Each holiday season, an especially hot, must-have gift emerges, often triggering behavior by desperate consumers that seems wacky and ugly at the time — and even more so in retrospect. (Example: Some guy made $6,000 selling Zhu Zhu pets on eBay last year.) This year, the behavior surrounding one hot item seems especially extreme — …
Zhu Zhu Pets
One man in southern California jumped with both feet into the game of snatching up the holiday season’s must-have, can’t-find toy, buying something like 500 robotic hamster Zhu Zhu Pets, which he then sold to desperate parents on eBay for handsome profits.
Check out the story on CNET, so that you can be disgusted and/or learn what to …
One theory: Because parents don’t want to buy their kids real hamsters.
I’m not quite sure why I feel the need to track the Zhu Zhu Pet fad, but I do. (Note to self: File “Zhu Zhu” in the category of “Unresolved Issues,” somewhere between “Never Got Air Jordans” and “Wasn’t Allowed to Go to Beastie Boys Concert in 8th Grade.”) With one week before Christmas, here’s how things are looking, Zhu Zhu-wise.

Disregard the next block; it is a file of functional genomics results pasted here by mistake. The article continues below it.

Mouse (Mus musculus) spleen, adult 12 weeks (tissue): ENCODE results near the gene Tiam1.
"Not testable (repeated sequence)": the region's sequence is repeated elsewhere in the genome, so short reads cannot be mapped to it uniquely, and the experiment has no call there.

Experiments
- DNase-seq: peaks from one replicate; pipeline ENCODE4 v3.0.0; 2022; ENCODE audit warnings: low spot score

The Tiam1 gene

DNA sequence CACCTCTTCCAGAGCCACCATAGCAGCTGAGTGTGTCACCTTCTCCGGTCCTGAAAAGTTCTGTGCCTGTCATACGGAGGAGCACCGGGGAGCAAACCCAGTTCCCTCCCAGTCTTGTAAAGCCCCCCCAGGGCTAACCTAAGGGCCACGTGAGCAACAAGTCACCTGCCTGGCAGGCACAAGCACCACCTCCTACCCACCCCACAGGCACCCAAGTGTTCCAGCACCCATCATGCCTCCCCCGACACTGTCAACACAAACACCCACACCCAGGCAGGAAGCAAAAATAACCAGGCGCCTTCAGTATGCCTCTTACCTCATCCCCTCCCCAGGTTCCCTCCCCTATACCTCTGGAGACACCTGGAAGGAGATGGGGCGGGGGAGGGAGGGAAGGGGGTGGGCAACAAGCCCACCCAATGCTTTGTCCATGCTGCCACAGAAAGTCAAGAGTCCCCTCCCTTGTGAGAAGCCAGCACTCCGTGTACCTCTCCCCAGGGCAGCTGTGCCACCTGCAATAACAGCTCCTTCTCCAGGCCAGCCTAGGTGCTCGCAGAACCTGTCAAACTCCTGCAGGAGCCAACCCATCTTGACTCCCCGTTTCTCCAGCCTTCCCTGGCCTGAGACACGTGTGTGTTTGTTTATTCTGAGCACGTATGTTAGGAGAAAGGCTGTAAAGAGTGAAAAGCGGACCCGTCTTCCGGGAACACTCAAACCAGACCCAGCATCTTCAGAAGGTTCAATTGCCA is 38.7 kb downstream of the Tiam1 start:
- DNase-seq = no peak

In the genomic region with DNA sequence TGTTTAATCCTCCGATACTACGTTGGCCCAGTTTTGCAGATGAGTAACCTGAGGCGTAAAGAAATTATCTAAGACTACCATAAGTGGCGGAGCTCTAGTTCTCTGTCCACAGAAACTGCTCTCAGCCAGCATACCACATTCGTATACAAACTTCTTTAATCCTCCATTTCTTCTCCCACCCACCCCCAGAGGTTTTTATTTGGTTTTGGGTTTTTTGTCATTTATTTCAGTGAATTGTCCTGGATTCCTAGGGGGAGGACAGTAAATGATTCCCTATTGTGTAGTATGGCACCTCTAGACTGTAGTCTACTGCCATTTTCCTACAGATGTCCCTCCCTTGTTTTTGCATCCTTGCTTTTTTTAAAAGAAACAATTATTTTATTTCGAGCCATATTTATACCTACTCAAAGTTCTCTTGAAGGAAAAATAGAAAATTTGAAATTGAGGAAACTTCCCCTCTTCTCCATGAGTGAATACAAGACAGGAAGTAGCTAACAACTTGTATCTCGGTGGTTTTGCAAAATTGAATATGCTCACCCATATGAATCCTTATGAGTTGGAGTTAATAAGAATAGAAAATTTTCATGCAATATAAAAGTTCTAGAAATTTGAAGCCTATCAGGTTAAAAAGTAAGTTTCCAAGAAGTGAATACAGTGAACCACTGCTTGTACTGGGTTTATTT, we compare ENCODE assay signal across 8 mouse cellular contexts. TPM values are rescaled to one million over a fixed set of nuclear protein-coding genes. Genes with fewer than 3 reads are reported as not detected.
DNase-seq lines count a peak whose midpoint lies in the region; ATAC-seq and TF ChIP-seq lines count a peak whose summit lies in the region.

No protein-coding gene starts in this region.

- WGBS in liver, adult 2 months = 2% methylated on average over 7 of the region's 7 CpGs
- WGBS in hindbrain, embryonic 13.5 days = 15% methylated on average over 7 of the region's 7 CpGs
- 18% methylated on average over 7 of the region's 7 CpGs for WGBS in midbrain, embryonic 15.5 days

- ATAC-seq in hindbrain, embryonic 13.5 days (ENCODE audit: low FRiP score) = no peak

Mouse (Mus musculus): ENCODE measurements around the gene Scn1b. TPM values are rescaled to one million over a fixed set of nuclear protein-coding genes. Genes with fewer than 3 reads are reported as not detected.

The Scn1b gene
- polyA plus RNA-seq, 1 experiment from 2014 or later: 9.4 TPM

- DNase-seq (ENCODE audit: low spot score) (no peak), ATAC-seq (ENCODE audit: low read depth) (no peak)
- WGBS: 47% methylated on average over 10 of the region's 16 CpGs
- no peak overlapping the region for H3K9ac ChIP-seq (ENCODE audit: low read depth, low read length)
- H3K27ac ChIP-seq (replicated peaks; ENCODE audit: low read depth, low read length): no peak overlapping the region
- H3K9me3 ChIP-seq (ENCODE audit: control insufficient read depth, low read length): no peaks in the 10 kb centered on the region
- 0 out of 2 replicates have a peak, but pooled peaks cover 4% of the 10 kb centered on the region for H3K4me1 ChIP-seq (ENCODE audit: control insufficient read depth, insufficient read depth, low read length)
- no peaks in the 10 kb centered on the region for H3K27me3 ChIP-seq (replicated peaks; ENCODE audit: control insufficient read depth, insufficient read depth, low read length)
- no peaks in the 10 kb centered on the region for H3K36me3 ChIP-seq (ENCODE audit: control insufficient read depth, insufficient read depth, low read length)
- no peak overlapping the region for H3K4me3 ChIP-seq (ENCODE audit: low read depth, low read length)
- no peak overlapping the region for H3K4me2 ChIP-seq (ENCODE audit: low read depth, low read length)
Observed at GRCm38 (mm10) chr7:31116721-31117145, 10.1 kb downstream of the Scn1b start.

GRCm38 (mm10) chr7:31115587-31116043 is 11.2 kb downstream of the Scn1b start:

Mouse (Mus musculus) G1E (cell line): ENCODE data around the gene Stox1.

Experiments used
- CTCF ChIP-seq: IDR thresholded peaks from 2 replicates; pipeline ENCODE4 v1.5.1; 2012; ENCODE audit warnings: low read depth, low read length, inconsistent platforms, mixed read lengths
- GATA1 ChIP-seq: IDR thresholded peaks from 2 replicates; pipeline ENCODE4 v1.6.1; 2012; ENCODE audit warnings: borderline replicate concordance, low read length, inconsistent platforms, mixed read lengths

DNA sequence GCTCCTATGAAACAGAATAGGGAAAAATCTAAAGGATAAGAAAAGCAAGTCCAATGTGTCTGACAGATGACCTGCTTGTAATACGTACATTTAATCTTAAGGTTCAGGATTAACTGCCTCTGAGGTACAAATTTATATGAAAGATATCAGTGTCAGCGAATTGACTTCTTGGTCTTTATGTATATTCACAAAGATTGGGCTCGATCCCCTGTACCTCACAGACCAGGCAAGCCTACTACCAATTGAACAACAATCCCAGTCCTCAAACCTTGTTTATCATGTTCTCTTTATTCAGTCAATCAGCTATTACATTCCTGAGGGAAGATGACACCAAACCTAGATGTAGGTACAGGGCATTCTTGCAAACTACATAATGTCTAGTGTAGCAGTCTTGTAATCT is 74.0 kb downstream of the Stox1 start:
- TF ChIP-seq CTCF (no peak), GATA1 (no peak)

A mom admits to buying Zhu Zhu Pets strictly because of the hype—and then launching a marketing campaign on her kids to convince them that they actually want the darn robotic hamsters.
Parents still on the hunt for Zhu Zhu Pets are growing desperate—and the folks who are willing to part with the robotic pet hamster toys in their possession are growing demanding.
Shoppers have caught Zhu Zhu Fever, an odd malady that’s expected to be short-lived.
If you’re keeping score, eBay tells me that on Black Friday alone there were 350,000 searches for Zhu Zhu Pets, the holiday’s season’s hottest can’t-find must-have toy. On Black Friday and Cyber Monday combined, eBay customers purchased about 30,000 of the robotic hamsters and related items.
Cabbage Patch Kids, Tickle Me Elmos, and Furbys, oh my.
The most searched items on eBay this week are iPods and Zhu Zhu Pets—the latter solidifying its status as the season’s must-have, can’t-find toy. The robot Zhu Zhu hamsters are sold out at toy stores around the country, allowing sellers on eBay to demand a premium from parents who don’t want to hear their kids crying on Christmas morning.